Quantifying trade-offs between future yield levels, food availability and forest and woodland conservation in Benin

Confidence Duku*, Sander J. Zwart, Lenny G.J. van Bussel, Lars Hein

*Corresponding author for this work

Research output: Contribution to journalArticleAcademicpeer-review

4 Citations (Scopus)

Abstract

Meeting the dual objectives of food security and ecosystem protection is a major challenge in sub-Saharan Africa (SSA). To this end agricultural intensification is considered desirable, yet, there remain uncertainties regarding the impact of climate change on opportunities for agricultural intensification and the adequacy of intensification options given the rapid population growth. We quantify trade-offs between levels of yield gap closure, food availability and forest and woodland conservation under different scenarios. Each scenario is made up of a combination of variants of four parameters i.e. (1) climate change based on Representative Concentration Pathways (RCPs); (2) population growth based on Shared Socioeconomic Pathways (SSPs); (3) cropland expansion with varying degrees of deforestation; and (4) different degrees of yield gap closure. We carry out these analyses for three major food crops, i.e. maize, cassava and yam, in Benin. Our analyses show that in most of the scenarios, the required levels of yield gap closures required to maintain the current levels of food availability can be achieved by 2050 by maintaining the average rate of yield increases recorded over the past two and half decades in addition to the current cropping intensity. However, yields will have to increase at a faster rate than has been recorded over the past two and half decades in order to achieve the required levels of yield gap closures by 2100. Our analyses also show that without the stated levels of yield gap closure, the areas under maize, cassava and yam cultivation will have to increase by 95%, 102% and 250% respectively in order to maintain the current levels of per capita food availability. Our study shows that food security outcomes and forest and woodland conservation goals in Benin and likely the larger SSA region are inextricably linked together and require holistic management strategies that considers trade-offs and co-benefits.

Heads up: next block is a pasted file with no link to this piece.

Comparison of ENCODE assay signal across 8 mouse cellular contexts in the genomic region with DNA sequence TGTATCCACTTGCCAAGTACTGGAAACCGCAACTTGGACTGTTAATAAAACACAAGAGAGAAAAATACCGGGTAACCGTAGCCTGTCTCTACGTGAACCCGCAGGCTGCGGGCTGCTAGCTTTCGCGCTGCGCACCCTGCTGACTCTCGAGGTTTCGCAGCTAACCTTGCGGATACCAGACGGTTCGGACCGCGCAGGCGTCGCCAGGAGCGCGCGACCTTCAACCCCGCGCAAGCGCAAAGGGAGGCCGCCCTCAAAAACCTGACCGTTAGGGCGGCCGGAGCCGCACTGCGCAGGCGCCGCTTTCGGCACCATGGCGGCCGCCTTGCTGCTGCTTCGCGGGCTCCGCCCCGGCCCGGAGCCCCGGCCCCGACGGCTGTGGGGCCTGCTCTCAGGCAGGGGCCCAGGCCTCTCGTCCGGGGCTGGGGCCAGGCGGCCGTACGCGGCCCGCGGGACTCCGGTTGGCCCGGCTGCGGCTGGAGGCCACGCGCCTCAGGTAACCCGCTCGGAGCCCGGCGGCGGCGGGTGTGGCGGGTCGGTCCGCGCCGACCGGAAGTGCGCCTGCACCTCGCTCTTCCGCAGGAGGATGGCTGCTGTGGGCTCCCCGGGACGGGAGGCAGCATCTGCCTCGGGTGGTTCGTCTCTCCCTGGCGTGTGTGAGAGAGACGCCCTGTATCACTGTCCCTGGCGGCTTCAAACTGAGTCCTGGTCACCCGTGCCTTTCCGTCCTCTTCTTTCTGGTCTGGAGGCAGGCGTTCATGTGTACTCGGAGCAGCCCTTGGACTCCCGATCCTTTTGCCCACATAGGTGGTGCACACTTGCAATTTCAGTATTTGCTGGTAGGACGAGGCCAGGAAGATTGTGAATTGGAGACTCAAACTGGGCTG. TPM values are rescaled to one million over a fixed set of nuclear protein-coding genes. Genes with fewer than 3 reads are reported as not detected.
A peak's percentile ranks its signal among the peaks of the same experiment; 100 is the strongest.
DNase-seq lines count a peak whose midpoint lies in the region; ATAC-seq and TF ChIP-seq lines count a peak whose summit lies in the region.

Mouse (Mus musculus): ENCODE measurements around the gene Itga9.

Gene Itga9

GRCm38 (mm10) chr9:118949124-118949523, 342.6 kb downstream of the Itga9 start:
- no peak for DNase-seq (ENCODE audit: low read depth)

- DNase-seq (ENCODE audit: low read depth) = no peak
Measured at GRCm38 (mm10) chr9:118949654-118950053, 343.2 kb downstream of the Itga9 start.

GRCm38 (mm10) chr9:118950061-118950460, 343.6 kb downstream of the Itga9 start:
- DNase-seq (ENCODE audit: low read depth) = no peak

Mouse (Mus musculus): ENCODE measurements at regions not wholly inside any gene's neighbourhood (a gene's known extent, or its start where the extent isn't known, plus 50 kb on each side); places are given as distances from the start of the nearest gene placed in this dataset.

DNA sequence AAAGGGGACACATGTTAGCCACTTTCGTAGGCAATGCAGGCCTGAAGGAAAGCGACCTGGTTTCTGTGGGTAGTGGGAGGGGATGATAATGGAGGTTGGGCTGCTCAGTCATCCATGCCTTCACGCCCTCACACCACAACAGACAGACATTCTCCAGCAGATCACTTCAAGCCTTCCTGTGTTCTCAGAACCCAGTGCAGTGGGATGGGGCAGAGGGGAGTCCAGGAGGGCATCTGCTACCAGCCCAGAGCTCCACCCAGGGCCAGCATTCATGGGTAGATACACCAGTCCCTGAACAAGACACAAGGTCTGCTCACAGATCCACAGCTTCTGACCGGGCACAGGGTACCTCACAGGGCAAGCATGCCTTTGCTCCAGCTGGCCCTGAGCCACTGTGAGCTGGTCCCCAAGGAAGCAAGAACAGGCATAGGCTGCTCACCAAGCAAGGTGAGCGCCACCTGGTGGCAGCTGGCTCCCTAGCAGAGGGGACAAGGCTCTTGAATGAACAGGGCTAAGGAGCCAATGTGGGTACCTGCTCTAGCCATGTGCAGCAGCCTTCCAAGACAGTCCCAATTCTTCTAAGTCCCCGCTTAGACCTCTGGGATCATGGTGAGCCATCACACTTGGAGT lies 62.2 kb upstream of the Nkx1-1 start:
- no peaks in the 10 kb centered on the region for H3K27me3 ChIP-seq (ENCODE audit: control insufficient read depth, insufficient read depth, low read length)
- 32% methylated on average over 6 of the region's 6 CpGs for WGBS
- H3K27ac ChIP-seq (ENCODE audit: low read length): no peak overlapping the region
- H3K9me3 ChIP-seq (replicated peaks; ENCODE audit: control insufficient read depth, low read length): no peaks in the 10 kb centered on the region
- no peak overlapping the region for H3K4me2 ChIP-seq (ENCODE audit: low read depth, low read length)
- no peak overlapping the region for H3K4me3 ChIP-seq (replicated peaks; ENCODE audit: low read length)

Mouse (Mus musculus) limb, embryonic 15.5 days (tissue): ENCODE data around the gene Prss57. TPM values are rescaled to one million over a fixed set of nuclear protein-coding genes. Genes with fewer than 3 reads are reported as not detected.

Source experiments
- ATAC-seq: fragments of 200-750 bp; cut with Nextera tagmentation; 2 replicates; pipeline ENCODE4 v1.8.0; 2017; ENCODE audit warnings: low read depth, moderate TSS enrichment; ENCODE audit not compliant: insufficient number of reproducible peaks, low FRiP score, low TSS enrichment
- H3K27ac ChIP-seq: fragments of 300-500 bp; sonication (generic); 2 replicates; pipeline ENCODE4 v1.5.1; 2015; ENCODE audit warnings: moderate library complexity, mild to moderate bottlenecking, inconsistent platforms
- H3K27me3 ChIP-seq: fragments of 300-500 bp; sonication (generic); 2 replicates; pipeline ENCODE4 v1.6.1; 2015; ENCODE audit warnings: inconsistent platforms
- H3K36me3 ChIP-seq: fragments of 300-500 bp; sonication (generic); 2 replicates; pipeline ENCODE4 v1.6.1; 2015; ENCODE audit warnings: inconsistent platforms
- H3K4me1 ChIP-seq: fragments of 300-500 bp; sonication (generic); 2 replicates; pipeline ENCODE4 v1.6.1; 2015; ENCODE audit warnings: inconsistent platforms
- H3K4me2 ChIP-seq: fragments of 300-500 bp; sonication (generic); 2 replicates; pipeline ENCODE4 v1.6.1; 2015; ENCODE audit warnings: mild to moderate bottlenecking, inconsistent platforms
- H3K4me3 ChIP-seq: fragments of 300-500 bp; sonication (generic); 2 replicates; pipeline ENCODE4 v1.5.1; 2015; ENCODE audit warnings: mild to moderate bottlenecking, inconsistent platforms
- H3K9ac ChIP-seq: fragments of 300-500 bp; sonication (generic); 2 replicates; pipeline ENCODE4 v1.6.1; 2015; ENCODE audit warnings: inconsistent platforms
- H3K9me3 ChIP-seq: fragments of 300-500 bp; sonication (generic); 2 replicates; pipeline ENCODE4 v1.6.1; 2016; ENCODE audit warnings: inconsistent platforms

Original languageEnglish
Pages (from-to)1581-1589
JournalScience of the Total Environment
Volume610-611
DOIs
Publication statusPublished - 2017

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Keywords

  • Climate change
  • Food availability
  • Food security
  • Forest and woodland
  • Population growth
  • Yield gap closures

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